Fully 97% of businesses have been affected by a cybersecurity breach in their supply chain, according to a study by cybersecurity firm BlueVoyant, as Fox Business reports. Plus 93% of firms said that lapses in their supply chain had caused them to undergo a direct cybersecurity breach.
Adam Bixler, global head of third-party cyber risk management at BlueVoyant, called breaches “still staggeringly high.” The study was performed by independent research organization Opinion Matters. Respondents included 1,200 IT executives in organizations with headcounts of more than 1,000, from various industries in the United States and abroad.
Driving home the risks, a separate study by cybersecurity firm Randori finds that one in 15 organizations are running vulnerable versions of SolarWinds software, which last year was at the center of one of the biggest hacks in history, as VentureBeat reports. And half of organizations are running versions of other software that Randori deems tempting to hackers, such as Cisco’s ASA firewall and Citrix NetScaler, according to the study.
On the other hand, IT budgets are projected to grow at their quickest clip in more than a decade, according to a Gartner study and as reported by The Wall Street Journal and others. The research and advisory firm surveyed nearly 2,400 chief information officers and tech executives in a range of industries. Respondents forecast a 2% increase in IT budgets for 2021 and another 3.6% growth next year.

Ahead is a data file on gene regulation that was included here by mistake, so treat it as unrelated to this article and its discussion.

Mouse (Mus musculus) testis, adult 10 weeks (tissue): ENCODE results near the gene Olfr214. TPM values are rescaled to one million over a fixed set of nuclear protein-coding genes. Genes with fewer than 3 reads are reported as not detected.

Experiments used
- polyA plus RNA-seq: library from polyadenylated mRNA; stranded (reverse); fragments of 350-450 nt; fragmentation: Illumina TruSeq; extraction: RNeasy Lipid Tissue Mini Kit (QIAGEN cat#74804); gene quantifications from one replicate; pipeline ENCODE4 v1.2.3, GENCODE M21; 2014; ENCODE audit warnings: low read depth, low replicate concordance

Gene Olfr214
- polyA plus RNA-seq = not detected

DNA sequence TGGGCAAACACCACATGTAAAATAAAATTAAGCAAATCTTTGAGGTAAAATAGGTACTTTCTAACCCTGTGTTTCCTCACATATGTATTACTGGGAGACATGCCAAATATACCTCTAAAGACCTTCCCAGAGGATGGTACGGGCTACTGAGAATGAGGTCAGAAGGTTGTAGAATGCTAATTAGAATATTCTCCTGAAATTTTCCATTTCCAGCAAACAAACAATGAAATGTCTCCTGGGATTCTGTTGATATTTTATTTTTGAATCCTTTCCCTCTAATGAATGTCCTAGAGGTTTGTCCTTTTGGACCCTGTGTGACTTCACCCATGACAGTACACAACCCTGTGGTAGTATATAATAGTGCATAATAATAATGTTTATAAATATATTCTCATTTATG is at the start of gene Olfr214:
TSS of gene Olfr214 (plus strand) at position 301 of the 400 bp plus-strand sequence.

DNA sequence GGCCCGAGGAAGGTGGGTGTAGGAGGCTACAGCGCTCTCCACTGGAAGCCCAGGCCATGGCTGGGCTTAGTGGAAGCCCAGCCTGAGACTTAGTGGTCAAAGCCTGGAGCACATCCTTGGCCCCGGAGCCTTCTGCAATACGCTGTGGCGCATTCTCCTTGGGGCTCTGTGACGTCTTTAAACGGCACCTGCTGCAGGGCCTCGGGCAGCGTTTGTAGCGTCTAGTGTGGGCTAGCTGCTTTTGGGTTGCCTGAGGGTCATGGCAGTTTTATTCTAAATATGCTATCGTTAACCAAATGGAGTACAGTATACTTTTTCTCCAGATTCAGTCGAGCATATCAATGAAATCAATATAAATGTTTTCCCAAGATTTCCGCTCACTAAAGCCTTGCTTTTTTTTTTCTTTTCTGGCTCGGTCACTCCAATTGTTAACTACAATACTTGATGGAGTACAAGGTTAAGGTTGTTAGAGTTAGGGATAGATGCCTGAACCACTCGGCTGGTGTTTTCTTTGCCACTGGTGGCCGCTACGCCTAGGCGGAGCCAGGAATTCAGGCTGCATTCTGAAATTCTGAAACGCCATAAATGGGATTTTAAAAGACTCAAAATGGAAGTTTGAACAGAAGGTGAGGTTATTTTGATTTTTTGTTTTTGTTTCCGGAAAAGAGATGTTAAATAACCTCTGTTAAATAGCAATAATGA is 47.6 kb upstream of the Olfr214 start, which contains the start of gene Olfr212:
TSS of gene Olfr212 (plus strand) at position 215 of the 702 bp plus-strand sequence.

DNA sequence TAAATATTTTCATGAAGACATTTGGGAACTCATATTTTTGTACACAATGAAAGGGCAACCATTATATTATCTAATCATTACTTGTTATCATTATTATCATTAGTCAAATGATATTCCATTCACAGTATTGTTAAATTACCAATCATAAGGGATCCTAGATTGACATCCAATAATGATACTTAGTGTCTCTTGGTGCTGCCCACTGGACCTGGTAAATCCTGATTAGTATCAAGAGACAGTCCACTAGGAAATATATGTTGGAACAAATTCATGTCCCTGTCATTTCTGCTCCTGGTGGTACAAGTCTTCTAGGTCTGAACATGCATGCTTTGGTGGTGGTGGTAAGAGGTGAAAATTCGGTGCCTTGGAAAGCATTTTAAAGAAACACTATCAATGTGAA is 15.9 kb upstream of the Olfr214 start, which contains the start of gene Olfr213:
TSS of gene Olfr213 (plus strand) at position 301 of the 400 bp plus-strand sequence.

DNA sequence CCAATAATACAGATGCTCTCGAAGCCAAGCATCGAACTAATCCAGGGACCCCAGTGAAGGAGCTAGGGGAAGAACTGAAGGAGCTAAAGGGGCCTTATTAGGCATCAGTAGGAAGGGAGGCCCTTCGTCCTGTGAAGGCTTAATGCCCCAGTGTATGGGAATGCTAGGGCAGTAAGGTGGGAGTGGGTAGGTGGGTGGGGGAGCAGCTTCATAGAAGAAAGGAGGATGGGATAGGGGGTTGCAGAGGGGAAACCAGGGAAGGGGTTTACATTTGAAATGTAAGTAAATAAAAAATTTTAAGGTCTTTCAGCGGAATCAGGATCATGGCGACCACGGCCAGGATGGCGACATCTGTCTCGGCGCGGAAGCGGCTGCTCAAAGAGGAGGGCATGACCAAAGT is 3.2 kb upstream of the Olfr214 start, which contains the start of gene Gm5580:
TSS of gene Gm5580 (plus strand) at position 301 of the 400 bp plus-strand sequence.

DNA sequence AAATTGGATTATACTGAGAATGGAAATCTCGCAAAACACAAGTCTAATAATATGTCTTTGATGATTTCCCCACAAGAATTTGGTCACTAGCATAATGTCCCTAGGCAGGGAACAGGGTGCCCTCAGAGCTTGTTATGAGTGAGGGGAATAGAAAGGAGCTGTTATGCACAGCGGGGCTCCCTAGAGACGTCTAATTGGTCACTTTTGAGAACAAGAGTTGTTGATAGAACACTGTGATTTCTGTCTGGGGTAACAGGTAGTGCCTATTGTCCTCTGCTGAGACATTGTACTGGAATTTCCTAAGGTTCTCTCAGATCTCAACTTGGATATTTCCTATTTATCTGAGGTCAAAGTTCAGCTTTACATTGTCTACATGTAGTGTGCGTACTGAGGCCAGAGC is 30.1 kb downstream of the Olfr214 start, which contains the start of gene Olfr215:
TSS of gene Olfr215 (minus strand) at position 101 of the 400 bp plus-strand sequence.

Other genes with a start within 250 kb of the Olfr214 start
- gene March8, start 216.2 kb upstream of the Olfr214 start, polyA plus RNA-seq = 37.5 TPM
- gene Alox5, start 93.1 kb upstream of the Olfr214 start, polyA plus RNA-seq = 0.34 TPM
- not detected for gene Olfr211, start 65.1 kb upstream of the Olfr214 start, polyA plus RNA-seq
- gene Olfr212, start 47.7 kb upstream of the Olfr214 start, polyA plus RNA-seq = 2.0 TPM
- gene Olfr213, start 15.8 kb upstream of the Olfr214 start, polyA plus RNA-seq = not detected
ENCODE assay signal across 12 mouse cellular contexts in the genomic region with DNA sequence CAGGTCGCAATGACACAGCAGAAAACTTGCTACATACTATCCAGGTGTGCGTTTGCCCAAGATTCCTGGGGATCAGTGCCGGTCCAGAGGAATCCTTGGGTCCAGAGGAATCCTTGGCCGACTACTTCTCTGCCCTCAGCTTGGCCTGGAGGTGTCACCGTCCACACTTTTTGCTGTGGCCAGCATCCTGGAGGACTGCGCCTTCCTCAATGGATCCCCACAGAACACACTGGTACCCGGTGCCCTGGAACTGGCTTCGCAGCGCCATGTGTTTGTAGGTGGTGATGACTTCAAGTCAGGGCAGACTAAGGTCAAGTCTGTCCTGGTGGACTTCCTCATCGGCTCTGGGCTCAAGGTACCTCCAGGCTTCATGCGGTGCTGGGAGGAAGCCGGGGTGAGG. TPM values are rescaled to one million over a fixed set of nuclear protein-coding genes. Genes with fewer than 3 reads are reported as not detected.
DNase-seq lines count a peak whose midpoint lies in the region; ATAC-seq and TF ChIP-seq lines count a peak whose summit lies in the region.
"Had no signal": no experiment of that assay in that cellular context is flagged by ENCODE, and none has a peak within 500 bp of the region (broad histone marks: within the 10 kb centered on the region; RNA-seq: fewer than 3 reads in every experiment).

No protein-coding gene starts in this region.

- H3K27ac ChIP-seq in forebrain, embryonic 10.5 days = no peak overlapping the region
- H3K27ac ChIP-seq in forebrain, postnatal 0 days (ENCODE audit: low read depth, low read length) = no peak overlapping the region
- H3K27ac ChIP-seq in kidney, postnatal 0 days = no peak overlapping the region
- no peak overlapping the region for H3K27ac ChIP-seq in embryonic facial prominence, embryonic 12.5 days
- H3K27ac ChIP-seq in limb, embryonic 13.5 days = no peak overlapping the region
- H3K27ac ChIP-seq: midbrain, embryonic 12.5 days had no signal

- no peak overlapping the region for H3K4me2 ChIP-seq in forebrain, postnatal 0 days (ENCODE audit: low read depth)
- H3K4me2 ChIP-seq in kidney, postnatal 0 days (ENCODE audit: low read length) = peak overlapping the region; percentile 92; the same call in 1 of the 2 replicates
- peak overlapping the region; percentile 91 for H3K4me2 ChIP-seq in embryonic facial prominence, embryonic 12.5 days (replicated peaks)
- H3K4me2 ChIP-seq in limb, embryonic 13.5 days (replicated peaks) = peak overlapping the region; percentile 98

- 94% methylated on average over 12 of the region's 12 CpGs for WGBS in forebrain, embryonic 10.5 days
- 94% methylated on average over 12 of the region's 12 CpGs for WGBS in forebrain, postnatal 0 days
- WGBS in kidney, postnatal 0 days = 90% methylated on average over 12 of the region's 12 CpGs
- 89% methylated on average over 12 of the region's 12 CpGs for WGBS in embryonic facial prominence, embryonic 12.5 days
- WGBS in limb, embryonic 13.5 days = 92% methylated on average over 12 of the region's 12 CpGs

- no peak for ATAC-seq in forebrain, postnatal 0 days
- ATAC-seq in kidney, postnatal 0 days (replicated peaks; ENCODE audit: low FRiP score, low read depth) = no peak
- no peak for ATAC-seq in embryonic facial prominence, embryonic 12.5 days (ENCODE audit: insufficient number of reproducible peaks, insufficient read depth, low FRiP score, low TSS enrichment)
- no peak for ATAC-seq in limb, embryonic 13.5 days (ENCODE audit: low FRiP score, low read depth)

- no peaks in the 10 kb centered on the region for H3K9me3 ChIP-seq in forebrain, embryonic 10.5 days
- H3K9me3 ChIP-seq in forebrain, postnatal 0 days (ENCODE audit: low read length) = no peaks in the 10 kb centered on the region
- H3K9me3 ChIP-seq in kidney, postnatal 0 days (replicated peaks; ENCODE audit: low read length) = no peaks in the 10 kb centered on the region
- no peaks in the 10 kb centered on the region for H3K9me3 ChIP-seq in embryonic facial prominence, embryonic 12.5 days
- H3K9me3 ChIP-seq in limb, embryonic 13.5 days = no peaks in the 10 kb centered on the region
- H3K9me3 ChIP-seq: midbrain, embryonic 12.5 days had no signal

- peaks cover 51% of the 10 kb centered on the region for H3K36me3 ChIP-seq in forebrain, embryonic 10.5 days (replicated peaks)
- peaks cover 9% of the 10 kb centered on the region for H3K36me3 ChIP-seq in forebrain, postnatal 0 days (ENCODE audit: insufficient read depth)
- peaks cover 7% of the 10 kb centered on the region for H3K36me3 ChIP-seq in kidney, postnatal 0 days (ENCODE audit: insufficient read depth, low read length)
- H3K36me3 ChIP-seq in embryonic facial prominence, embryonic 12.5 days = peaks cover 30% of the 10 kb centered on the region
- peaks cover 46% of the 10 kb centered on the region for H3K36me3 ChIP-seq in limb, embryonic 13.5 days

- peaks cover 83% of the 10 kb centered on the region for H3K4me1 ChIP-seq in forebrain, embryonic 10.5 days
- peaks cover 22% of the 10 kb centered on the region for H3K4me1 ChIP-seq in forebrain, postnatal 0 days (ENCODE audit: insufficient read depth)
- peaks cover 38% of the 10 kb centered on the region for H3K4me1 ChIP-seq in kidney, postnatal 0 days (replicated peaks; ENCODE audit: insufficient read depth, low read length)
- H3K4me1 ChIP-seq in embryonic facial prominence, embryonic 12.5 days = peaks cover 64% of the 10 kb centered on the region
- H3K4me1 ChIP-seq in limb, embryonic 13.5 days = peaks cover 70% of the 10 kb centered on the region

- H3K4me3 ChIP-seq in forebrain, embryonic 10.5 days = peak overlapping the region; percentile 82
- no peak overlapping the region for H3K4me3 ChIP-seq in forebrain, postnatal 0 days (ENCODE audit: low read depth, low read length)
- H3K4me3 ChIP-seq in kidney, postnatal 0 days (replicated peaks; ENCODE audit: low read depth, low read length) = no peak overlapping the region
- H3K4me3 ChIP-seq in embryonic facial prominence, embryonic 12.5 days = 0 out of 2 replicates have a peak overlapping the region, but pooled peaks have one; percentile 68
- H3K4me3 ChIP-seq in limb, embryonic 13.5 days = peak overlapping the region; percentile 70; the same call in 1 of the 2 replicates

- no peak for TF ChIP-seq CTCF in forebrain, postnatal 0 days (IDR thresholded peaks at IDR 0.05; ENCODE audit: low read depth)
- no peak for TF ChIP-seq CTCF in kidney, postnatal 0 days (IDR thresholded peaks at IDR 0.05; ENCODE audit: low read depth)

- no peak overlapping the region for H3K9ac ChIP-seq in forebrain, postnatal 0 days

Two-thirds of IT executives surveyed said they will boost their cybersecurity budgets. Gartner research vice president Monika Sinha told the Journal that CIOs were also spending on tech to make businesses more adaptable.
Government IT managers, meanwhile, are perhaps surprisingly upbeat, a BeyondTrust study finds, as GCN reports. Of 200 senior IT and security professionals polled from the public sector, 96% said they have enough funding to meet their cybersecurity budgets.
“While the findings of this report support an optimistic outlook, cybersecurity processes and technologies must adapt to what attackers are doing in the future, not just what is occurring today,” the study finds.